How Was the Bible Written and Created?

Divine inspiration

Contrary to popular belief the Bible was not written by God whispering into the ears of the human authors to write what he wanted written, but rather the Scriptures are inspired by God. The Holy Spirit guided the authors to be moved in such a way that their writings were of God.

Just as we participate in God’s ongoing creation (procreation) we also had a part in creating the Scriptures. God and his people have always worked side by side (Mary to bear Jesus, we create human life, the Scriptures, the prophets brought the message of God to Israel). The message that God wants conveyed is contained in the Scriptures, but the way it is conveyed was left up to the
specific authors.

The Bible is the written account of the human experience with God. Many parts of the Bible are oral tradition that was written down. Most people were illiterate and relied much more on their memories to pass on traditions and stories. Oral tradition was the norm long before writing and reading was popular.

Historical context

The Bible was given to us by the Holy Spirit as discerned by the early bishops of the Catholic Church. There was no Bible for the first 350 years of Christianity. The first official list of Scriptures was done in 393 at the Council of Hippo, then again in Carthage in 397 and 419. The Church did not infallibly define these books until the Council of Trent, when it was called into question by the Reformers, in 1556.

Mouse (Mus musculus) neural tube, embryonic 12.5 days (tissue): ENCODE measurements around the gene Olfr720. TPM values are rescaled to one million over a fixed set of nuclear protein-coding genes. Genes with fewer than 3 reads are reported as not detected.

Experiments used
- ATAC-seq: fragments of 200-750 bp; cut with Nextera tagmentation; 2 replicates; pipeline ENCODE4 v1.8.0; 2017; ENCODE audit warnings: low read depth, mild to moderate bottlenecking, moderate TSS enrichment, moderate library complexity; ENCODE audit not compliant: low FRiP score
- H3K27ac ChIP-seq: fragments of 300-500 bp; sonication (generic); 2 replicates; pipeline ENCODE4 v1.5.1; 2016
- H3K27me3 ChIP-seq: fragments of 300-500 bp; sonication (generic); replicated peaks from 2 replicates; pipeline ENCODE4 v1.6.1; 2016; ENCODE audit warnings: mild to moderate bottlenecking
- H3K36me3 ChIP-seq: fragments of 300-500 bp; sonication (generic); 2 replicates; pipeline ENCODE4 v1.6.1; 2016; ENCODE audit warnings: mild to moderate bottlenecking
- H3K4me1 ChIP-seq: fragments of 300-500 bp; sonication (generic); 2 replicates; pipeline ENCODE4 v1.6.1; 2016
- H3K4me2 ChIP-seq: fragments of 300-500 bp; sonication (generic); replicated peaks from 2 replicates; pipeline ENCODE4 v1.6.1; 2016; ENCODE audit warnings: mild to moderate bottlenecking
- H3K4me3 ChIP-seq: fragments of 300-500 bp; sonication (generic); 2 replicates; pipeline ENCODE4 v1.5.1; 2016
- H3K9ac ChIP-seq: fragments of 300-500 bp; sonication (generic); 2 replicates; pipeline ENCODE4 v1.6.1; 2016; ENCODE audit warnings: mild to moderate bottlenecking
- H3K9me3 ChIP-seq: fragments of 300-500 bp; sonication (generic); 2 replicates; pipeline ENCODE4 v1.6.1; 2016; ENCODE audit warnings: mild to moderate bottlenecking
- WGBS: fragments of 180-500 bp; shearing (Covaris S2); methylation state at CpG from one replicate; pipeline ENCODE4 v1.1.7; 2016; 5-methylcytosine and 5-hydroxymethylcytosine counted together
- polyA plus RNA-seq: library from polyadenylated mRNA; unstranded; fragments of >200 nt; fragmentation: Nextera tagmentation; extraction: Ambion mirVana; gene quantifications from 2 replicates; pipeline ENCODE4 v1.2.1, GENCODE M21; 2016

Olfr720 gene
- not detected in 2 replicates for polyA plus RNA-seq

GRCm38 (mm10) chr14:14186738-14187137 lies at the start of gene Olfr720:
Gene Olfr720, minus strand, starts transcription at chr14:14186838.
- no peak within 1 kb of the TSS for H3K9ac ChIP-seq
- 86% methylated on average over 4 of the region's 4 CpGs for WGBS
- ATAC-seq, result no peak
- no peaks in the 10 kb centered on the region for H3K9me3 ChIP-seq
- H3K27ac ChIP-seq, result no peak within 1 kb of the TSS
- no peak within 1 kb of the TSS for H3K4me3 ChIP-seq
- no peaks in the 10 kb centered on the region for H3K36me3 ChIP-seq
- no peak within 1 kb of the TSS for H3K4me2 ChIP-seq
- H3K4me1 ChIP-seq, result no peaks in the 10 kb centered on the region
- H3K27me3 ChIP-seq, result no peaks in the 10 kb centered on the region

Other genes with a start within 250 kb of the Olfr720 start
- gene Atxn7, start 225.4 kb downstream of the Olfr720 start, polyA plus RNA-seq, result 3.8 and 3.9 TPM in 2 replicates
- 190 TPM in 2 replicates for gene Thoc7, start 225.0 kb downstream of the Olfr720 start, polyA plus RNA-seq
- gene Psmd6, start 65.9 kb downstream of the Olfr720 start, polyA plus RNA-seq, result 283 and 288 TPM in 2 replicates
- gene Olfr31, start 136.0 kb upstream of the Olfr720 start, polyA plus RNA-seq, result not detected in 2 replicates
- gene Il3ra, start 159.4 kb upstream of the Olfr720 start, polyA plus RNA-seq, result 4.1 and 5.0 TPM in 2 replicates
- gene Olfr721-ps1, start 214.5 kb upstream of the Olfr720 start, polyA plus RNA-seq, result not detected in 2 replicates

Partial criteria for determining the canon is as follows:

  • special relation to God, i.e., inspiration;
  • apostolic origin;
  • used in Church services, i.e., used by the community of believers guided by the Holy Spirit.

There were two different forms of the ancient Scriptures in use, the Septuagint and the Masoretic texts. The Septuagint has its influence from the Greek Jews in the Diaspora (outside Israel) whereas the Masoretic text was used by the Jews still in Jerusalem.

The Church has always used the Septuagint as its base for the Old Testament. The Septuagint has a few more books than the later established Masoretic texts. In fact, the Masoretic canon was set by the Jews after the Christians accepted the Septuagint version as their Scripture. This makes sense considering the non-messianic Jews were not too crazy about Jesus so why would they accept the same books as the Christians?

Catholic Bibles do not have extra books, non-Catholic Bibles are missing books.

Comments

  1. benson says

    what is the passaged in bible talking about the slave should obey to the master .if that bible expired by god therefore not for slave it god of blanc

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